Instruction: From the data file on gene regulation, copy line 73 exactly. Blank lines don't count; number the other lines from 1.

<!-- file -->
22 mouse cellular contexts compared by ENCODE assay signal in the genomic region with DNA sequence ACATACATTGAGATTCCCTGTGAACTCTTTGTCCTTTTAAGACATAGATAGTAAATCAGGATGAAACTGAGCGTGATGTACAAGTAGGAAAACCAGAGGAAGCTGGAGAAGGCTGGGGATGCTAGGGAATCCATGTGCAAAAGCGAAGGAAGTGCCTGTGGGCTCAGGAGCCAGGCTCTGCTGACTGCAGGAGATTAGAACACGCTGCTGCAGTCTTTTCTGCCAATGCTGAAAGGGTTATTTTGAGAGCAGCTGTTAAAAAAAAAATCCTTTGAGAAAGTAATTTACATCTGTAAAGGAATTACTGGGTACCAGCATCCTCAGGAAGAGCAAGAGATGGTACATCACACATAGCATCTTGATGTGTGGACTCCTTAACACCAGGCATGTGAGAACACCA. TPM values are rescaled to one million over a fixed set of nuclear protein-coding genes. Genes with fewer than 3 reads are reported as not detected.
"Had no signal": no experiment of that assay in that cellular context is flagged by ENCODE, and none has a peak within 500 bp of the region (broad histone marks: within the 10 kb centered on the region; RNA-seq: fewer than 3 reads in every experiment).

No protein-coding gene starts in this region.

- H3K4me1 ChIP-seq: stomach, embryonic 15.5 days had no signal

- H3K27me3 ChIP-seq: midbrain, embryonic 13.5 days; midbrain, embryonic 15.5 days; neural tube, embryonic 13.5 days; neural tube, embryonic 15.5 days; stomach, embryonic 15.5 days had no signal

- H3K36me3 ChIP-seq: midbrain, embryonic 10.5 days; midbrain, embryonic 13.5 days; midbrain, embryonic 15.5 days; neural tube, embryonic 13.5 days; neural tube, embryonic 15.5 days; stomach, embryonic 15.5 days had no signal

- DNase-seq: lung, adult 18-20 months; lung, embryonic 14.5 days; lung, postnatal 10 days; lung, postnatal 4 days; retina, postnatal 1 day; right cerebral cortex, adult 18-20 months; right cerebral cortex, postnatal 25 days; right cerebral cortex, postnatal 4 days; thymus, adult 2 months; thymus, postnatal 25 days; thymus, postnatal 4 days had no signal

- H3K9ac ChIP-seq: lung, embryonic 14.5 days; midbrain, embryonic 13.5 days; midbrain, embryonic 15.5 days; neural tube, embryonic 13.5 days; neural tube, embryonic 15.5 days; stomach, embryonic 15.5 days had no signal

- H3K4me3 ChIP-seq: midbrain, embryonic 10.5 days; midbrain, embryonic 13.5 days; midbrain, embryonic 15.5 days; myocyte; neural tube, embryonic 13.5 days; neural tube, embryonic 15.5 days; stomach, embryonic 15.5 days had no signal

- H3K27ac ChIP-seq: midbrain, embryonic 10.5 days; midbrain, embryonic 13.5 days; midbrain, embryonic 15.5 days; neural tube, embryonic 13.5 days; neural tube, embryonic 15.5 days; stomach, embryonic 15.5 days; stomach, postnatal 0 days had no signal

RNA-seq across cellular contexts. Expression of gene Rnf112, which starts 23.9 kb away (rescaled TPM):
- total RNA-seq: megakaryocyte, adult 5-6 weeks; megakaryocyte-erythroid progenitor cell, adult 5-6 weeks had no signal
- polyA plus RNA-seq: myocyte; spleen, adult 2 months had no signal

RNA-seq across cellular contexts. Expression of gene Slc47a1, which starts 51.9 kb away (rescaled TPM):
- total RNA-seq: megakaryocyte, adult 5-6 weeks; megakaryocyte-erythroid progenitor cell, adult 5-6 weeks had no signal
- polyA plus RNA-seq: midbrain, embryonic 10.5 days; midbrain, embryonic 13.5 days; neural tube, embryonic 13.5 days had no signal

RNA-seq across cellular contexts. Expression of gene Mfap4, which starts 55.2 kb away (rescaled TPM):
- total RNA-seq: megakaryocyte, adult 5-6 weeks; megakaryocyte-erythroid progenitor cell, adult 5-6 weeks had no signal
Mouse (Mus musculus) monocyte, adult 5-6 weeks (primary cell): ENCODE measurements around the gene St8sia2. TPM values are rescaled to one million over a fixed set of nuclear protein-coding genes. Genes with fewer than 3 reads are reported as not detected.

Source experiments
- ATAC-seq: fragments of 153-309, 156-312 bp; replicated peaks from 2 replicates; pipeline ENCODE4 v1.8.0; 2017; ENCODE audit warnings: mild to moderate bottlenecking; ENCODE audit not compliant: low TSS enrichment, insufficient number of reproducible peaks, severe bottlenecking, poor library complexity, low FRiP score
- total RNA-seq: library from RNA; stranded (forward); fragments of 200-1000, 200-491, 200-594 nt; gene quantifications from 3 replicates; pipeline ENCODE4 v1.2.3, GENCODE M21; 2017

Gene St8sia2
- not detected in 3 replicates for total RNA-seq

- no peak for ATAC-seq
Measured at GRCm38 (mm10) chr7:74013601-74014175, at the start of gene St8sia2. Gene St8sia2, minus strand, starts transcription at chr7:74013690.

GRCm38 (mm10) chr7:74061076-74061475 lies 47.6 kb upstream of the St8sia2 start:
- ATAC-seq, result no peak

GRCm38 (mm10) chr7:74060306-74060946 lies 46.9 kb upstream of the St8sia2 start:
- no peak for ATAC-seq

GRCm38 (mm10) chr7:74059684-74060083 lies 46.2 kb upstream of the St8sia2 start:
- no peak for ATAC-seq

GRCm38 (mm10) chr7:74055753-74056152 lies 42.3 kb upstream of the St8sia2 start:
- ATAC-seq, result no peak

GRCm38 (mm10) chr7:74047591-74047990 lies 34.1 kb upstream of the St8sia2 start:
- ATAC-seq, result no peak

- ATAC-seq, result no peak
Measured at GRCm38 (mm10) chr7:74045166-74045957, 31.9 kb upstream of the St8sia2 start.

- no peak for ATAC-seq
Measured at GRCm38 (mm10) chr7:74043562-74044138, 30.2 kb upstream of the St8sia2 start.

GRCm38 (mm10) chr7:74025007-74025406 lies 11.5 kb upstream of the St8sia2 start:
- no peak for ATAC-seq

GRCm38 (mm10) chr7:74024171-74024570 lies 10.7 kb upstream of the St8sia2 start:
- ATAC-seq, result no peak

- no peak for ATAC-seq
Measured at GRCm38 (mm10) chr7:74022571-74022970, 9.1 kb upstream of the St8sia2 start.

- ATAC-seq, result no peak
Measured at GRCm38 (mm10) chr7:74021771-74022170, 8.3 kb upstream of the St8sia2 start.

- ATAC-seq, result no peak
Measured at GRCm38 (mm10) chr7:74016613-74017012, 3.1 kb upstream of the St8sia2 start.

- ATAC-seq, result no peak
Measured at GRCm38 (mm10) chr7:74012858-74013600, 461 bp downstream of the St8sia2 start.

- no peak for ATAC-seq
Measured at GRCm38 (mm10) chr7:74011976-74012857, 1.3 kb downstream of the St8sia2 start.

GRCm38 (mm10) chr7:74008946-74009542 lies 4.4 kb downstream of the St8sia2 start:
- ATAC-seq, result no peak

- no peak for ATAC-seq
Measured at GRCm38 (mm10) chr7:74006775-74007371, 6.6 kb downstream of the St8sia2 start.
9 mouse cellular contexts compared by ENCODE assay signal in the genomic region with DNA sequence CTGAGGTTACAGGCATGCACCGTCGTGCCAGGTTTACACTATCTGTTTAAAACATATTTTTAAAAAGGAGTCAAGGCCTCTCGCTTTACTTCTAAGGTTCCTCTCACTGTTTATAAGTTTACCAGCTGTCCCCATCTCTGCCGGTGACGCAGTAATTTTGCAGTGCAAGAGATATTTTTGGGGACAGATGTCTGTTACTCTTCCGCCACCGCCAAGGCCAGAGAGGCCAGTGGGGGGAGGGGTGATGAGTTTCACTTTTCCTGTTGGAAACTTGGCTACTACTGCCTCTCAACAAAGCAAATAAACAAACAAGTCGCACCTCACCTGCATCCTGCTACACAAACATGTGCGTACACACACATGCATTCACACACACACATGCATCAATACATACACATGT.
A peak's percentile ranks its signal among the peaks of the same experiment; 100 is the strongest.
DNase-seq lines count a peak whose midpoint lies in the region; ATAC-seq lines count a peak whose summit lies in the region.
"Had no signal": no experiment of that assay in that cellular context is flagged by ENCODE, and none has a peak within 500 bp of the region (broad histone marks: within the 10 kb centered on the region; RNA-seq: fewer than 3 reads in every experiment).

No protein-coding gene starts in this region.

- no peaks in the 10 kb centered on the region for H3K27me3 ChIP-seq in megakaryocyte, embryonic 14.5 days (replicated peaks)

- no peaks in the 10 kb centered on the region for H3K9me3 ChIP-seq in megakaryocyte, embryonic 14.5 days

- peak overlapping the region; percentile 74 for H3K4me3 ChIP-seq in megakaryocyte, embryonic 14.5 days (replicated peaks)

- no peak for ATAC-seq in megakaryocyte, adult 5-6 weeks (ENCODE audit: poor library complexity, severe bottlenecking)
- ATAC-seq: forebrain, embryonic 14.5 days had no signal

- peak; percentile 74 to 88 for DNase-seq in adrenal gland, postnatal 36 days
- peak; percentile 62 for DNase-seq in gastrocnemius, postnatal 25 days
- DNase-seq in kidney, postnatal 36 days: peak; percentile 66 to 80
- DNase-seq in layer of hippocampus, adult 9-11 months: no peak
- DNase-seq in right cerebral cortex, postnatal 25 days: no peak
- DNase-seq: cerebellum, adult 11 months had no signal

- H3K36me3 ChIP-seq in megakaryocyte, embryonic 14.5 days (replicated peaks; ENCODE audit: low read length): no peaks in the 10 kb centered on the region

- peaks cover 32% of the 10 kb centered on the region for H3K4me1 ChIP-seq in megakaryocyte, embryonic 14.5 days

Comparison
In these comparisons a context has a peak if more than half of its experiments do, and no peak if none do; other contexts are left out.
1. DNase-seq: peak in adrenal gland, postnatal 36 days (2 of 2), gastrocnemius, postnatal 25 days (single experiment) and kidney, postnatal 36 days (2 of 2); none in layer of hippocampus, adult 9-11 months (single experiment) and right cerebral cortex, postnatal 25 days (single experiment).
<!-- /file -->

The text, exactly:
- DNase-seq in right cerebral cortex, postnatal 25 days: no peak